To further coddle unions, the Baucus substitute amendment #4369 to the Tax Extenders package provides a regulatory bailout to union pensions by giving them more time to pay current liabilities.
Paving the way for Sen. Bob Casey’s (D-Penn) full taxpayer funded bailout of union pensions (S. 3157, Create Jobs and Save Benefits Act of 2010), the 105 page Title III, (pages 68-105), allows plans to extend their amortization by 15 years for single payer plans and 30 years for multi-employer plans.
The provision also allows plans to “smooth” their losses for accounting purposes. This allows plans to “hide” their current losses and liabilities – resulting in a balance sheet where the liability to asset ratio appears misleading.
Amortization, in this context, is understood as the amount of time unions will have to replenish loss funds. Smoothing is a method of accounting for market gains and losses – extending this is the equivalent of a regulatory bailout
Extending time-tables is nothing more than a regulatory bailout to unions. Exacerbating the problem will not help current retirees when only one in every 160 mutli-employer pension plan has the necessary assets to meet obligations at retirement.
Single employer plans and multi-employer plans are two different plans with different mechanisms and should be treated as such. Playing politics by only allowing the business plans (singles) to get special treatment if the union plans (multis) do is irresponsible.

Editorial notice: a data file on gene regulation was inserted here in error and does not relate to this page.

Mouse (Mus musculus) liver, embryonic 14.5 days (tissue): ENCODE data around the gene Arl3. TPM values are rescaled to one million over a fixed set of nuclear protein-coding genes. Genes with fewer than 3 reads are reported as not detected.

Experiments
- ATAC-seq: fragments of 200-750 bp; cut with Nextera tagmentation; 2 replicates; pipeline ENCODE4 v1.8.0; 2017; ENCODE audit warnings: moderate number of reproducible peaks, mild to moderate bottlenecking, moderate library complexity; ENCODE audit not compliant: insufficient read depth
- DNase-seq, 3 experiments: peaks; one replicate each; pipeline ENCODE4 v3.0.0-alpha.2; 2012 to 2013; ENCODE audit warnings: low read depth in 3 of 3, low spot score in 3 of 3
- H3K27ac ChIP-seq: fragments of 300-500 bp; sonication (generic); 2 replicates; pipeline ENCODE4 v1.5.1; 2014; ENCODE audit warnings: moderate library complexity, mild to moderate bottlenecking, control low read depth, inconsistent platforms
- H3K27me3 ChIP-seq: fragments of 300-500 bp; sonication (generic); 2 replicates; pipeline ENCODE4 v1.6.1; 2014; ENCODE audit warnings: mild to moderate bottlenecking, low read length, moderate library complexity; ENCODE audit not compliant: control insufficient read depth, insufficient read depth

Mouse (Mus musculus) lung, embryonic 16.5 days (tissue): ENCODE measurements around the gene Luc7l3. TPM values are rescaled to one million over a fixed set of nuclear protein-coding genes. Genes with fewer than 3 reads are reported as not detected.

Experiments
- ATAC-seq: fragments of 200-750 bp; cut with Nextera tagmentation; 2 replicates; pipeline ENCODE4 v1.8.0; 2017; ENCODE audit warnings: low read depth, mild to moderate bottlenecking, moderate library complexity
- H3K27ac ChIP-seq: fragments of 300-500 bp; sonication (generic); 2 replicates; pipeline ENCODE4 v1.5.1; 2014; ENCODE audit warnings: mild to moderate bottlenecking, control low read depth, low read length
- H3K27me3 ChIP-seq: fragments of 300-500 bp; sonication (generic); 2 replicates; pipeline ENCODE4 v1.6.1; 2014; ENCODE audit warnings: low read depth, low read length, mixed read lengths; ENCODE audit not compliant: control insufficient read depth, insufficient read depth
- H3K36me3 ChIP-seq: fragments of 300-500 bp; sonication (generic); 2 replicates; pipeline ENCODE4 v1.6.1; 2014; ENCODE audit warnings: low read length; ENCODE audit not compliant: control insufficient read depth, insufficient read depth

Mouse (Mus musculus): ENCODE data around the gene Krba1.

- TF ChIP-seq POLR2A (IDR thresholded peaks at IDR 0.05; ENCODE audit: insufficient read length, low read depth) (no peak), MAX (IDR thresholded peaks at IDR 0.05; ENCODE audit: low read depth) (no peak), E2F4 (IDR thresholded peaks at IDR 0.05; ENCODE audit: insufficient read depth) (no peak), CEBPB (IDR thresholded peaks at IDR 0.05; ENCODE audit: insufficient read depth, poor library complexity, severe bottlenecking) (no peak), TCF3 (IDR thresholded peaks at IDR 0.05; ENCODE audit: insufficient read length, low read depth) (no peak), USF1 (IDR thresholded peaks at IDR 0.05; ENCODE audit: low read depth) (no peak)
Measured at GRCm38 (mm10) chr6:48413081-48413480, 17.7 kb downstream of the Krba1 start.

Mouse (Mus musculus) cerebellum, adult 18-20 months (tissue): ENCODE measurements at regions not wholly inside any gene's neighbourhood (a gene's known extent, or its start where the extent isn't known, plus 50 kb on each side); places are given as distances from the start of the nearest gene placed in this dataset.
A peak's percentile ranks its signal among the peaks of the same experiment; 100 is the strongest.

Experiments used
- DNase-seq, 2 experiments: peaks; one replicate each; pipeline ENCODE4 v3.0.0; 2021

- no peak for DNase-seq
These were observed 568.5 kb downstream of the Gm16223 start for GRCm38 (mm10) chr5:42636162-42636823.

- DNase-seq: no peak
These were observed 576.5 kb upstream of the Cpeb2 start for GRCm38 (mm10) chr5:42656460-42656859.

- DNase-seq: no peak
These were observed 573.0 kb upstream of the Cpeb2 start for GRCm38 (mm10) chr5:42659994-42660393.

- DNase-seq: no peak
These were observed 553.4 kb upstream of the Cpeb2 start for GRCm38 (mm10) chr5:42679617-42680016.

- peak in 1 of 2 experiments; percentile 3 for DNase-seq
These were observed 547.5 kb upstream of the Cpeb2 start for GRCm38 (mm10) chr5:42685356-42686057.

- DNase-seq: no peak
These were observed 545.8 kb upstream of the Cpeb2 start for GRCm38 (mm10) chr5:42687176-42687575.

These provisions must be broken up and dealt with separately on the floor using the proper channels – not shoved into 105 pages contained within a massive Extenders package.
Attempts to blame the low funding level of union’s multi-employer pension funds on the 2008 economic downturn are blatantly false. In fact, many of these plans have been hemorrhaging funds for decades. The 2008 recession simply exasperated the current trend
These proposals are much too important to be shoved in a massive tax extenders bill. Proposed pension changes deserve the full legislative treatment – committee mark-up, floor time with amendments and an up-or-down vote on the record.